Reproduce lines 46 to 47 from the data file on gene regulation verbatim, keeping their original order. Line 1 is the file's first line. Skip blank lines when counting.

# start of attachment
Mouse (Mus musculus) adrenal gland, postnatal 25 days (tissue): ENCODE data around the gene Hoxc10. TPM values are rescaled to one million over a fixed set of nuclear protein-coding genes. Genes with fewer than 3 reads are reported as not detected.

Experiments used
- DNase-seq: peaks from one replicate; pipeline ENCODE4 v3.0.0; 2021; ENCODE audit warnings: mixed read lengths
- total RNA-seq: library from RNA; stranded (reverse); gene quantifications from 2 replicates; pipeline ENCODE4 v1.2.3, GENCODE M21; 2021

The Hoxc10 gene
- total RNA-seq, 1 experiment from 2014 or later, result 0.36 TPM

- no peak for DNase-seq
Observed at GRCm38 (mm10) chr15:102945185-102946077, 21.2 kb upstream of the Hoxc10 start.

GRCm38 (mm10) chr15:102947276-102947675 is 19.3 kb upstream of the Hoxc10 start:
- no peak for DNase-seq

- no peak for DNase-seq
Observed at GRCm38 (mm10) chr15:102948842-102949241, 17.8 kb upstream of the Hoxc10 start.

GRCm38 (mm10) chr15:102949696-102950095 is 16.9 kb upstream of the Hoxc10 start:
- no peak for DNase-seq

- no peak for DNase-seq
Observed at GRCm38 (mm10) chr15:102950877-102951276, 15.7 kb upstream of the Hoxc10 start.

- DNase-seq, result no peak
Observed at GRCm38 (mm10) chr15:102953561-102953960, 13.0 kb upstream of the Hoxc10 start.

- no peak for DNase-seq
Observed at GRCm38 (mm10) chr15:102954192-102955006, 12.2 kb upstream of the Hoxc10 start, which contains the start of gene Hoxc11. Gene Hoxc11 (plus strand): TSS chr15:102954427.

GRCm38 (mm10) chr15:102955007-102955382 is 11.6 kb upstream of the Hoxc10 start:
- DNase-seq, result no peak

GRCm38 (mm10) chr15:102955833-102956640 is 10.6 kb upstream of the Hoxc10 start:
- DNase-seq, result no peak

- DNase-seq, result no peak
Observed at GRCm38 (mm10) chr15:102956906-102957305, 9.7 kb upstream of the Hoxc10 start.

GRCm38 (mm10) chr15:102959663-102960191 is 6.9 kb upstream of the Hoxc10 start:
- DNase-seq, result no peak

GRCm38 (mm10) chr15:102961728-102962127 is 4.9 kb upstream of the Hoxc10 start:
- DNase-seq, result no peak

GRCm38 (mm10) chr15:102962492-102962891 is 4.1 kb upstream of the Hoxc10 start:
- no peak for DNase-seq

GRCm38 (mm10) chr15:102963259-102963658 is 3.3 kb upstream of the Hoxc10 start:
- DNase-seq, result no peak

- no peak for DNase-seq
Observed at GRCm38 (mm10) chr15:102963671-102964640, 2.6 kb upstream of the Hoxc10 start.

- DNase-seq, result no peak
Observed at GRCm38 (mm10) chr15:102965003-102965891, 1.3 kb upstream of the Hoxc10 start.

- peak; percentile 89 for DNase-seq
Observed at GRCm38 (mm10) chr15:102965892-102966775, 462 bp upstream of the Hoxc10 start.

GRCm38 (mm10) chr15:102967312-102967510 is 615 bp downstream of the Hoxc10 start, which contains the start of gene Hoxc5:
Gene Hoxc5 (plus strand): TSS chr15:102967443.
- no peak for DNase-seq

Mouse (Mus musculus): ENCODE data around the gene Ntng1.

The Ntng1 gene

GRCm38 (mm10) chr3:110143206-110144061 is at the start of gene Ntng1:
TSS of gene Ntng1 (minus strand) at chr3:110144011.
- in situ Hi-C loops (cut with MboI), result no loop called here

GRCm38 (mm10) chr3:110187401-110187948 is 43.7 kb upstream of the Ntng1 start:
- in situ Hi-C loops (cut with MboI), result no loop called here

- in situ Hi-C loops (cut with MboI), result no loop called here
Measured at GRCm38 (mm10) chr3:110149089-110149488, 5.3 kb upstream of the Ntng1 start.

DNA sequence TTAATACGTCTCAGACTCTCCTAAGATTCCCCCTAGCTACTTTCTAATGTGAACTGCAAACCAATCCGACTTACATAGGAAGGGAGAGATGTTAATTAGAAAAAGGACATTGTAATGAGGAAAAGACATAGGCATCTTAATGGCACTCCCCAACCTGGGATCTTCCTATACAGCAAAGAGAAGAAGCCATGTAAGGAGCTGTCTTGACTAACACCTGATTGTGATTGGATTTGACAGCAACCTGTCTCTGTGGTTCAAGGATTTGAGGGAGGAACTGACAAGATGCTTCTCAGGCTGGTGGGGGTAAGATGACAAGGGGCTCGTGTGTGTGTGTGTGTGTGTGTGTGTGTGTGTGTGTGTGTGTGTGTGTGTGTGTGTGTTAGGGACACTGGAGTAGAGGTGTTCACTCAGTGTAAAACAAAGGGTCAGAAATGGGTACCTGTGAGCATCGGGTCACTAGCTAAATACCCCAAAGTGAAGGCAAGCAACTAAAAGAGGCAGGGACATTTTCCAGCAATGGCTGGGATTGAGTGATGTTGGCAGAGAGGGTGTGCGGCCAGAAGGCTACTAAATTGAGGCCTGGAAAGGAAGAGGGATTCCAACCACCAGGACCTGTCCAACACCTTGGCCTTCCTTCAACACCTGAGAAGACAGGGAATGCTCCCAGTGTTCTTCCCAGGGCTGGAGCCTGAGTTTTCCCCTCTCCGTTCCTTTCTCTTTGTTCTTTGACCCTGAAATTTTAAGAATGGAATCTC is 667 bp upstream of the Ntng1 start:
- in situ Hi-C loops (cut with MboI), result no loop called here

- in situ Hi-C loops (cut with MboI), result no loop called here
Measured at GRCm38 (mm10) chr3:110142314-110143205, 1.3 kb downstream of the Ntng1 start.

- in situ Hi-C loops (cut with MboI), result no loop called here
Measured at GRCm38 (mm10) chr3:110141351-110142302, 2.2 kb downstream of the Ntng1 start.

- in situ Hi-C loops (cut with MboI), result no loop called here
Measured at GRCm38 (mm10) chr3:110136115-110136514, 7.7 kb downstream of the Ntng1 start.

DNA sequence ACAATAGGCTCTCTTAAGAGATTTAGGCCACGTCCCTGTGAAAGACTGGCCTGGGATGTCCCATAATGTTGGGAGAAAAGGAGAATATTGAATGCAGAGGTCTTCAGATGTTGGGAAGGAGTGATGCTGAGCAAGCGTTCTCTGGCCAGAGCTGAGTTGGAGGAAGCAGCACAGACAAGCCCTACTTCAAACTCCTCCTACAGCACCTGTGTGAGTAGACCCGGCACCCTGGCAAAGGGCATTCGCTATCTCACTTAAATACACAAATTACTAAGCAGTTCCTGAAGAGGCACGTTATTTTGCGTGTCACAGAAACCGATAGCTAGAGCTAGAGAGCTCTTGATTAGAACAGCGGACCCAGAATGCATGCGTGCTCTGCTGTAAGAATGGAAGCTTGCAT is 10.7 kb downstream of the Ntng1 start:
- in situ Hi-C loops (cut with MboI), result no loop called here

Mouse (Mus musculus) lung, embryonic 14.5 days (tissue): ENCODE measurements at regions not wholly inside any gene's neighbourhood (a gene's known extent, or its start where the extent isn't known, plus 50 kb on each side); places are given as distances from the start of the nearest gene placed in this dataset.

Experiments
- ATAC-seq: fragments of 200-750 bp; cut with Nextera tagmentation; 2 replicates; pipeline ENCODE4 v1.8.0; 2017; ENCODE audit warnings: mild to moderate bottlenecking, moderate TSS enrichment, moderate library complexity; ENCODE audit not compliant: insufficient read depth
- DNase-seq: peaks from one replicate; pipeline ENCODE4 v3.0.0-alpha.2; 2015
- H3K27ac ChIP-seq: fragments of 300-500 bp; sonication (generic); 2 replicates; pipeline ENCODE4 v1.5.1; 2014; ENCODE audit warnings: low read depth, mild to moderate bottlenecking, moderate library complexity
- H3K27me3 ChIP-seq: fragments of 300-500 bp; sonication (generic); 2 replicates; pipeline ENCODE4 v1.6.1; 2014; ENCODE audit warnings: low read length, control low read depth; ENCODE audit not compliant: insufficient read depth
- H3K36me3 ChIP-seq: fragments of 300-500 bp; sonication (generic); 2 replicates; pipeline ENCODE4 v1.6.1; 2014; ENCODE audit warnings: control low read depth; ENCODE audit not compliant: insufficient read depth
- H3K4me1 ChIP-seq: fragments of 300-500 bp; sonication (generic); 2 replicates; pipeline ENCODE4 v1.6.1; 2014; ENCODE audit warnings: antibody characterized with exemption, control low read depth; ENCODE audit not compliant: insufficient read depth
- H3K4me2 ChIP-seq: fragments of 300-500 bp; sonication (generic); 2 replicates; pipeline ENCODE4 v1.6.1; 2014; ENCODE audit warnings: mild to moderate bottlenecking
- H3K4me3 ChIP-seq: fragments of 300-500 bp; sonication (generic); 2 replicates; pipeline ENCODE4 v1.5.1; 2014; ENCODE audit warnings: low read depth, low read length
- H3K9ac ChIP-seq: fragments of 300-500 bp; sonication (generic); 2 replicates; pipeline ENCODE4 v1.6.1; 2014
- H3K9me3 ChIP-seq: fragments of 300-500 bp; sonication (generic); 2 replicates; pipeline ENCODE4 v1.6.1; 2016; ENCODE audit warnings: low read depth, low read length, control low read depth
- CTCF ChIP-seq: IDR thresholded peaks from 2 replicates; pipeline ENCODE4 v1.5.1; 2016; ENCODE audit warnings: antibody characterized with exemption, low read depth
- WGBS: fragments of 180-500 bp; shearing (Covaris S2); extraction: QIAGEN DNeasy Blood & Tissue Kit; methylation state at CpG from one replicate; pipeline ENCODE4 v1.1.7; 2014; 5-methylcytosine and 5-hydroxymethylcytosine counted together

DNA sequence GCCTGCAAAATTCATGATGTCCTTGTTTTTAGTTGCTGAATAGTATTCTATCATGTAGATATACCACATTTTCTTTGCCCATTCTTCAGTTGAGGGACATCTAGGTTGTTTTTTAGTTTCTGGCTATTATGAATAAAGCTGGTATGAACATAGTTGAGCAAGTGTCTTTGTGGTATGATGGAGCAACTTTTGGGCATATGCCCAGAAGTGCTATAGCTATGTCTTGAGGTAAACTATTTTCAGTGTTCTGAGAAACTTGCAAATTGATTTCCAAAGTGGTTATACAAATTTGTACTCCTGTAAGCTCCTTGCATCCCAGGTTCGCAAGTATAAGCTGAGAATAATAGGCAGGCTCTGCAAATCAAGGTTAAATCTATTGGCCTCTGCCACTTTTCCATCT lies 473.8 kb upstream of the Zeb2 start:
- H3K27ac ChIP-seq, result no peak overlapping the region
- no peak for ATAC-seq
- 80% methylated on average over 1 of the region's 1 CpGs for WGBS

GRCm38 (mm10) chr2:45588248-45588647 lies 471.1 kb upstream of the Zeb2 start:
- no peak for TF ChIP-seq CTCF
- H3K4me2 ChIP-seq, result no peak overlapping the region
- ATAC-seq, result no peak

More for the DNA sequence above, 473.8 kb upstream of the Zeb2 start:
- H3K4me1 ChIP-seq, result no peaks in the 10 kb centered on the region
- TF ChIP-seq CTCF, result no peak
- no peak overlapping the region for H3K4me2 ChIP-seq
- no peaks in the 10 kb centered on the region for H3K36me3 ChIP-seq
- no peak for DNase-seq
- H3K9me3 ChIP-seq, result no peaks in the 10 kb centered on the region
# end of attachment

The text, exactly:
GRCm38 (mm10) chr3:110143206-110144061 is at the start of gene Ntng1:
TSS of gene Ntng1 (minus strand) at chr3:110144011.